The Aam Aadmi Party showed signs of disintegration on Saturday with the resignation of two of its members – journalist-turned politician Shazia Ilmi and GR Gopinath who launched India's first low-cost carrier.
Ilmi said the "lack of inner democracy" within AAP triggered her
"There is a crony clique that runs the AAP," Ilmi told a press conference where she announced her decision to quit.
She said while AAP leader Arvind Kejriwal talked of 'swaraj (freedom), the party itself was undemocratic, and decisions were being taken in a very arbitrary manner.
"It is not enough to just name corporates and politicians," she said, referring to a number of anti-graft "exposes" by Kejriwal, which brought the party into limelight.
Ilmi said she will not join any other political party and her good wishes will always be with AAP.
"I could have got better jobs, but I gave full dedication to AAP," she added, while complaining that she has been "systematically marginalised for raising the voice of dissent".
She said a whisper campaign had been started that she had been upset with being fielded from Ghaziabad.
Meanwhile, Captain Gopinath, the Bangalore-based founder of the now defunct Air Deccan too quit the party, citing "increasing difference with the party leadership and its ways".
Captain Gopinath, who is presently in France, emailed his resignation to party spokesman Prithvi Reddy this morning. Gopinath, who joined AAP in January this year, said he had expressed most of his views in the media and wished "the party well in its future endeavours".
When contacted, Gopinath confirmed the development in a phone call from Toulouse in France where the headquarters of aircraft manufacturing major, Airbus, is located.
He had founded the first low-cost carrier Air Deccan in 2003, which was taken over by Vijay Mallya and named 'Kingfisher Red' that has now closed down.
In a blog titled 'Has Kejriwal lost his way' today, he criticised the functioning of AAP chief.
He said when Kejriwal took on Robert Vadra on corruption charges, "the BJP loved it and also went in for the kill against the Congress", Gopinath said, adding that Kejriwal then took on Nitin Gadkari.
"Kejriwal was brazen and broke that rule. He went for the jugular. What was rumoured in whispers, he stood up to in public, which made him the darling of the people and the media.... Kejriwal did not stop there. He made allegations against other high and mighty of the land," the blog said.
"It's one thing to gossip about it in private but when one holds a responsible position as head of a political party, one has to take responsibility and not, as someone described it, indulge in shoot and scoot politics, denigrating people's reputation, however credible the rumours may seem and however tempting the chance to score brownie points or capture media attention and public sympathy as a crusader against corruption," Gopinath said in the blog.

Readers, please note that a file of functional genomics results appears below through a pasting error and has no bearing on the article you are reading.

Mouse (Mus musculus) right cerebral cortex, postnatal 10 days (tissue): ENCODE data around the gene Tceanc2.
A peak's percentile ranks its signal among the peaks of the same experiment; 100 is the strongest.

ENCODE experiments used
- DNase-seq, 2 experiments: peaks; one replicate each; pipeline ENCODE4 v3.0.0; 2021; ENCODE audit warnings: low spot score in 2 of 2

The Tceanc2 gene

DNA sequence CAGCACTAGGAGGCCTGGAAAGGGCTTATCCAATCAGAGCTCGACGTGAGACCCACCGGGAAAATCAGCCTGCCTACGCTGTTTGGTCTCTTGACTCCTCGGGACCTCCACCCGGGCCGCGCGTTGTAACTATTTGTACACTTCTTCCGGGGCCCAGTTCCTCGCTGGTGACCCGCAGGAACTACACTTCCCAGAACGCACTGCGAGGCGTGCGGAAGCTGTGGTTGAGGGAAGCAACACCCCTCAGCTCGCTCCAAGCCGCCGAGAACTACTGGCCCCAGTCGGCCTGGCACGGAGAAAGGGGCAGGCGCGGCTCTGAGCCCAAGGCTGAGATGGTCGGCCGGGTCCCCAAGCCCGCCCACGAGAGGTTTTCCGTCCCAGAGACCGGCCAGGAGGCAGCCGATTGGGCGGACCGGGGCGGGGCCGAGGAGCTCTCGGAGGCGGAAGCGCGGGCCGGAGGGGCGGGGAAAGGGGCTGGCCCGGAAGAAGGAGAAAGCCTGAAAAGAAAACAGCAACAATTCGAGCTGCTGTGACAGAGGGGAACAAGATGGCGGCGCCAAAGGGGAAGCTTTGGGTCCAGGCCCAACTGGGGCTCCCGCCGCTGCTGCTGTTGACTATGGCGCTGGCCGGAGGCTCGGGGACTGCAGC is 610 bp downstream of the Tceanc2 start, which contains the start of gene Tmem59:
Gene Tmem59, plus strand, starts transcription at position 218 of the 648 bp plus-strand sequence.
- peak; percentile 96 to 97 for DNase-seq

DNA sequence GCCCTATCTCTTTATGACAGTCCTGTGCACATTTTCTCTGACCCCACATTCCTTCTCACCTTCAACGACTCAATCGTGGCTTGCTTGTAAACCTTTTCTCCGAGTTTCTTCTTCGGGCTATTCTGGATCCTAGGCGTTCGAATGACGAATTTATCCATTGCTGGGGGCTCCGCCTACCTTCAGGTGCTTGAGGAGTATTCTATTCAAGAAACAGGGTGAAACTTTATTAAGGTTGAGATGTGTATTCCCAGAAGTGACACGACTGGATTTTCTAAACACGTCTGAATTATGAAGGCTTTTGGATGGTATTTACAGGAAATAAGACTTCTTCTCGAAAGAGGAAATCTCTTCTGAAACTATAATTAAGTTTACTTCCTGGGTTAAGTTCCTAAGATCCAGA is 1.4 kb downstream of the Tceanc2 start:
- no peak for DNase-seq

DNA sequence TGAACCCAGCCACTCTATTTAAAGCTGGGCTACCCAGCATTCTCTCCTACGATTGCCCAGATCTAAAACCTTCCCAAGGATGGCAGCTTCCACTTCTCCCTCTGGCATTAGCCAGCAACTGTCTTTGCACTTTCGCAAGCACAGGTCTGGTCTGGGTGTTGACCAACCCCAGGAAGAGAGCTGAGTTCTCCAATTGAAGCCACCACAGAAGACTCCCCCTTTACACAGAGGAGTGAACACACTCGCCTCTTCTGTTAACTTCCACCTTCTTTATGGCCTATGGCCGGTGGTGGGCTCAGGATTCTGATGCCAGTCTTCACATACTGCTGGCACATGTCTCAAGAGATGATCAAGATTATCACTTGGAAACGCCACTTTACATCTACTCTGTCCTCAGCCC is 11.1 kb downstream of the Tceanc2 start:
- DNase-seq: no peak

Dissent within the AAP came to the fore on Friday as the party's foot-soldiers questioned the leadership over the debacle in the Lok Sabha elections and demanded dissolution of the Political Affairs Committee (PAC), even as party leaders tried to pacify them.
At a meeting organised to discuss future course of action for the party after its convener Kejriwal's judicial custody was extended, many volunteers sought answers about the functioning within the party.
Some volunteers were seen holding placards with messages, "Who will own the responsibility of defeat (in the Lok Sabha elections)?" and "PAC should be dissolved" at the meeting.
In a bid to pacify them, party leaders asked the cadre to write their queries and grievances on a paper, which many did even as a few grumbled. "This system does not work as party hardly gets back on these questions," an AAP volunteer said.
Party leaders, however, admitted there was a lack of communication with the party volunteers, but tried to rejuvenate them with encouraging talks.
"There has been a lack of communication in the party because of the limited resources," party Delhi unit secretary and AAP spokesperson Dilip Pandey told volunteers.
"We admit that we have faults and we have to build the organisation. We have to improve the system," party leader and Political Affairs Committee (PAC) member Gopal Rai said.
"Congress is more than 125 years old and we are just one and half years old. Still we have done well," he said.
Senior party leader Manish Sisodia lauded the cadres for their work despite the dismal performance saying its vote share had increased in the Lok Sabha polls compared to Delhi elections.
"Who says we have not done well? Ours is a one and half year old party and we have managed to increase our vote share from 29 per cent to 33%. Our candidate in Udaipur has managed to get more than 1.5 lakh votes where senior party leaders did not campaign," Sisodia said.
(With PTI inputs)
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